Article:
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FISHER AMES.

[Born 1758. Died 1808.]

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Fisher Ames was regarded by many of After a service of eight years in Congress, his contemporaries as one of the greatest men on the retirement of Washington he also who had lived in this country. He was the quitted public life. He resided on his farm leader of the federal party in the House of in Dedham, occasionally appearing in the Representatives during the administration of courts, and devoting his leisure to correspondWashington, and was applauded for his elo- ence, and the composition of political esquence and learning, the solidity of his judg. says, which, though published anonymously, ment, and the unsullied purity of his public had a powerful influence upon public opinion. and private conduct.

In 1804 he was elected president of Harvard He was born in Dedham, Massachusetts, College, but on account of ill health declined on the ninth of April, 1758; entered Harvard the office. His debility continued gradually College when twelve years of age; took his to increase until the fourth of July, 1808, when degree at sixteen; and in 1781 commenced he died. the practice of the law, having studied his A selection from the speeches, essays and profession in the office of William Tudor. letters of Mr. Ames, with a memoir by his

The ability he had manifested in occasional friend the Rev. Dr. Kirkland, was published public speeches, and in various political con- in 1809. His reputation has since that time tributions to the gazettes, in 1788 procured very much decayed, chiefly because the subhim an election to the Massachusetts con- jects upon which he wrote were of temporary vention for ratifying the federal constitution; interest or are seen differently in the light of he was soon after made a member of the state subsequent experience. He regarded the legislature; and the people of Boston chose “ rabble of great cities as the standing army him to be their first representative in the of ambition.” He was fearful of the influCongress of the United States.

ence of popular impulses upon public affairs; His most celebrated speech in this body “the turnpike road of history,” he said, “ is was delivered on the twenty-ninth of April, white with the tombstones of republics" 1796, in support of the Treaty with Great which they have controlled. In France he Britain, which a considerable party was anx- saw liberty “stripped of its bloody garments ious to repudiate, although it had been ap- to disguise its robbers ;" and with intense atproved by the executive. He was so feeble, tention and alarm watched the progress in from a severe and protracted illness, when he this country of what were called French arose, that it seemed doubtful whether he would opinions. Foreseeing the downfall of the Fee be able to do more than enter a protest against deral party, he feared that the nation would the proposed violation of public faith; but as be engulfed in its ruins. A more hopeful he proceeded he acquired a factitious strength spirit would have made him a happier man, from his enthusiasm, and when he sat down, though perhaps not a more useful citizen. with an allusion to his “slender and almost The most striking quality in the writings broken hold upon life," the effect which had of Ames is their perfect fearlessness. He been produced was so great that a postpone- disdained to flatter the mob. An ultra-demoment of the consideration of the subject was cracy he deemed little better than a hell, and moved on the part of the opposition, lest the dared to say so. Plain speakers are the salt House should act under the influence of feel- of a republic. His speeches were deficient ings which would be condemned by their in method. They were desultory, full of exjudgment. This and his speech on Mr. Ma- amples drawn from history, classical allusion, dison's resolutions, are the only ones of which and learned reflection, and every thing helped we have reports, though he was not an unfre- on his argument and deepened his impression.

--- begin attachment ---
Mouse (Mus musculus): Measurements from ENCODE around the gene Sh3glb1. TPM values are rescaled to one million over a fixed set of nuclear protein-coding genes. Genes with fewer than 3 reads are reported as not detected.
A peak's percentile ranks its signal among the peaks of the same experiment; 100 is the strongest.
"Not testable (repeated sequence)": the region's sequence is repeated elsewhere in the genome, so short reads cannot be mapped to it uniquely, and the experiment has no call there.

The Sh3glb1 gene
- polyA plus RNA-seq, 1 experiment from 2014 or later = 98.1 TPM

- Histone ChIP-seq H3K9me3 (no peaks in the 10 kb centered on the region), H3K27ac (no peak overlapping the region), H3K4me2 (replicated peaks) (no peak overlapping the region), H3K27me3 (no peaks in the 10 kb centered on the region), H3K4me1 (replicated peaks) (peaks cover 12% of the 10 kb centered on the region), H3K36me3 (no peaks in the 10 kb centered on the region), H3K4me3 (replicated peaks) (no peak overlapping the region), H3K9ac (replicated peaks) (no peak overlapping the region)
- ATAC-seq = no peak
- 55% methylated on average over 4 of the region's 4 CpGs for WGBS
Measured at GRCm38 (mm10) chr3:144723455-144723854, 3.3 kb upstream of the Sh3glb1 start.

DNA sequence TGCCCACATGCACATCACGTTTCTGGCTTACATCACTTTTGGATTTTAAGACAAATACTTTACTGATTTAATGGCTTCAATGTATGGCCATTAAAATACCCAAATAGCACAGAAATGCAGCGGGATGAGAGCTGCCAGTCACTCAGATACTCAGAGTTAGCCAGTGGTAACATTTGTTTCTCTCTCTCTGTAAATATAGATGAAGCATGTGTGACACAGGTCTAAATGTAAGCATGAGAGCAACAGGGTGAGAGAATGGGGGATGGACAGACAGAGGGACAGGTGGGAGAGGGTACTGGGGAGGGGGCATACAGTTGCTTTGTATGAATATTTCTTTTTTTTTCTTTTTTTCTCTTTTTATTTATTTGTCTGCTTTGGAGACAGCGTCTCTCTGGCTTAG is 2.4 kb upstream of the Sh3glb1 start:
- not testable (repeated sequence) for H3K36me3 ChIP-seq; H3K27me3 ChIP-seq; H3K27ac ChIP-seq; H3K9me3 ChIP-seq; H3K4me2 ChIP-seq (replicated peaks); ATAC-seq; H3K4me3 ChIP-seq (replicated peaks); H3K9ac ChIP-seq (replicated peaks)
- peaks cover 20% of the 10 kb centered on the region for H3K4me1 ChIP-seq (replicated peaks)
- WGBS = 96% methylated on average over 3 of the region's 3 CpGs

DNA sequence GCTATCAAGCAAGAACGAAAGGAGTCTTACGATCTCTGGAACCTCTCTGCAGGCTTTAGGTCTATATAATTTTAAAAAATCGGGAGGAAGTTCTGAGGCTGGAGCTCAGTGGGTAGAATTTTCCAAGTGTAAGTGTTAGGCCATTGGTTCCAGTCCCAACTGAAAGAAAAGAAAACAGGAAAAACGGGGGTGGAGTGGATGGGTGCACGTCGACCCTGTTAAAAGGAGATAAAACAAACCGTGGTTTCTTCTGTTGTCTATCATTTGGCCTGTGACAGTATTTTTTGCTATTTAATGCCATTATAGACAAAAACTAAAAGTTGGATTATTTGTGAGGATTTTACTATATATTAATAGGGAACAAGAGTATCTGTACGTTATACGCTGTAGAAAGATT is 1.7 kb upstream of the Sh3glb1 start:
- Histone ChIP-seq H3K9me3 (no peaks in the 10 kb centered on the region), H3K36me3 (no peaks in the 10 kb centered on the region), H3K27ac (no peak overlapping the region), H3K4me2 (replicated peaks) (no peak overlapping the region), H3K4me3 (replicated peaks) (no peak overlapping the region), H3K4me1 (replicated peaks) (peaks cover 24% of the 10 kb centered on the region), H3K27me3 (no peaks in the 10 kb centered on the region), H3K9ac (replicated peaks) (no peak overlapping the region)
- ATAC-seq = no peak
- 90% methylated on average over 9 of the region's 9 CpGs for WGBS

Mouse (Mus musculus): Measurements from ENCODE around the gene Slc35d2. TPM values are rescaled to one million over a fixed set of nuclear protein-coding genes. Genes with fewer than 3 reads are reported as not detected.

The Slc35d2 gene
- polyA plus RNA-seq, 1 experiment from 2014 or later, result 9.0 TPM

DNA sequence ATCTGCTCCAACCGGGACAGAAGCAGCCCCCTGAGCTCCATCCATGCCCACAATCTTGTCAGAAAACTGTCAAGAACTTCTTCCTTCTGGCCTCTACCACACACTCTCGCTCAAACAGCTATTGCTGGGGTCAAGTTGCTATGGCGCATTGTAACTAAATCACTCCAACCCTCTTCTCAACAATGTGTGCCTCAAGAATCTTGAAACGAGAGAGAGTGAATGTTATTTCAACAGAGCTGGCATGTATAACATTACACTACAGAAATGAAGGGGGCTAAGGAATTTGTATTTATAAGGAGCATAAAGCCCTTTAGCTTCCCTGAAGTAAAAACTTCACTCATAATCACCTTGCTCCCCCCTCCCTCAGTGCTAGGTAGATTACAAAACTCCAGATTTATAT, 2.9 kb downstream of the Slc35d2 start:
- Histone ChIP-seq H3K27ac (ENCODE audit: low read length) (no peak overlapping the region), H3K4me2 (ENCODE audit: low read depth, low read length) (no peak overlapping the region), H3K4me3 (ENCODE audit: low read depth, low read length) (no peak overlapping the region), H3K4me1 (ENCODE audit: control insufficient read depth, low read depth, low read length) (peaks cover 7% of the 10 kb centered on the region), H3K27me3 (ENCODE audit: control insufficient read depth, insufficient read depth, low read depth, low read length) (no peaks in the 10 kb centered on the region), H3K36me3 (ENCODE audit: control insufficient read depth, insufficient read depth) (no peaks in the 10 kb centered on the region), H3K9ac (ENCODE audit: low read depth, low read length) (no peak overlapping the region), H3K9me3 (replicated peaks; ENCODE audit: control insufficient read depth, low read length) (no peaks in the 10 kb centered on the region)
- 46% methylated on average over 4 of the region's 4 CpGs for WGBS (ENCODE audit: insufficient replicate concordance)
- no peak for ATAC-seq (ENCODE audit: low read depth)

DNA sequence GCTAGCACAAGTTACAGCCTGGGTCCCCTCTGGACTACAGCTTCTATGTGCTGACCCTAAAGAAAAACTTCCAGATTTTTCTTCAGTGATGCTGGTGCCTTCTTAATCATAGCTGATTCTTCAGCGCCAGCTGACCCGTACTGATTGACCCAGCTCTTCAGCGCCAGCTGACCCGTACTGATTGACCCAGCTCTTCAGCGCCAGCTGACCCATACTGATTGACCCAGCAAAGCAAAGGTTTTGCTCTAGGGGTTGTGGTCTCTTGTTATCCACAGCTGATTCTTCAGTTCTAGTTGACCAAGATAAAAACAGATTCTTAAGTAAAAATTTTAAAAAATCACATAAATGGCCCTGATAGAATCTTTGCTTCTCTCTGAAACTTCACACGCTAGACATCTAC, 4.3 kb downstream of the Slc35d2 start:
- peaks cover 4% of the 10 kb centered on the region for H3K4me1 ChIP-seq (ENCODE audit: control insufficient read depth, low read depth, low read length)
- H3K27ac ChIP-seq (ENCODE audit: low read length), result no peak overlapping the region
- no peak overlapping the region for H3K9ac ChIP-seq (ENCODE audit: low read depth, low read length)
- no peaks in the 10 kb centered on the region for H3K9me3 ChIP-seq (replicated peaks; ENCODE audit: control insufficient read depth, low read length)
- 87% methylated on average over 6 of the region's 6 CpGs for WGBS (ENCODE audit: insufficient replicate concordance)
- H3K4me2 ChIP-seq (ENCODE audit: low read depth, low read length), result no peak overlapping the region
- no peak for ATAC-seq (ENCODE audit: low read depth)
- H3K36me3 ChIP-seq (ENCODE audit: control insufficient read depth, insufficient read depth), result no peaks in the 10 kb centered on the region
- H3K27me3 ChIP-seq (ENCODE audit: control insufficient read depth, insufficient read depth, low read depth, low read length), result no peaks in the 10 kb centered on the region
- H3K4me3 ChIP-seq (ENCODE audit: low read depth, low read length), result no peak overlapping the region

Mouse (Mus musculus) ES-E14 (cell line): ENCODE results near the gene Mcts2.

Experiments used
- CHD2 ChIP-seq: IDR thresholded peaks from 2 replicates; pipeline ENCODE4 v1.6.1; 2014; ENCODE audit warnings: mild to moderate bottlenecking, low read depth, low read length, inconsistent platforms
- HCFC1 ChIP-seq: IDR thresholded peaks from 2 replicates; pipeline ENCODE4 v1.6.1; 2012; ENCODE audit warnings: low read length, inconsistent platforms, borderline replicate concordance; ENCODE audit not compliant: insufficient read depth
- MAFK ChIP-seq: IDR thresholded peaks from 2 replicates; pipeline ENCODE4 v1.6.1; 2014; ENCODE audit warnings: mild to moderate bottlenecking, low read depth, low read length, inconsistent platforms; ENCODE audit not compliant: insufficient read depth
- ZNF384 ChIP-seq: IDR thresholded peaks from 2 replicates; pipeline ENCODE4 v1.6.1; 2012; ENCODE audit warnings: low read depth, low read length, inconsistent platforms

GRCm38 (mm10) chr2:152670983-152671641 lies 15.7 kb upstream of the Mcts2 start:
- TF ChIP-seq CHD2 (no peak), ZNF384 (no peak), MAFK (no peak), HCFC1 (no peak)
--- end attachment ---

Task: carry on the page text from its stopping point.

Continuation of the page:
His letters and essays have the same quali

quent debater.

ties. His works are perhaps overloaded with riods, and his language is always remarkably imagery, but it is so chaste as to be always pure. All his writings are marked in an pleasing, and its profusion never obscures his eminent degree with his individual characmeaning. There is great variety in his pe- teristics.

THE OBLIGATION OF TREATIES. very clods where we tread entitled to this ardent FROM A SPEECH ON THE BRITISH TREATY. preference, because they are greener ? No, sir,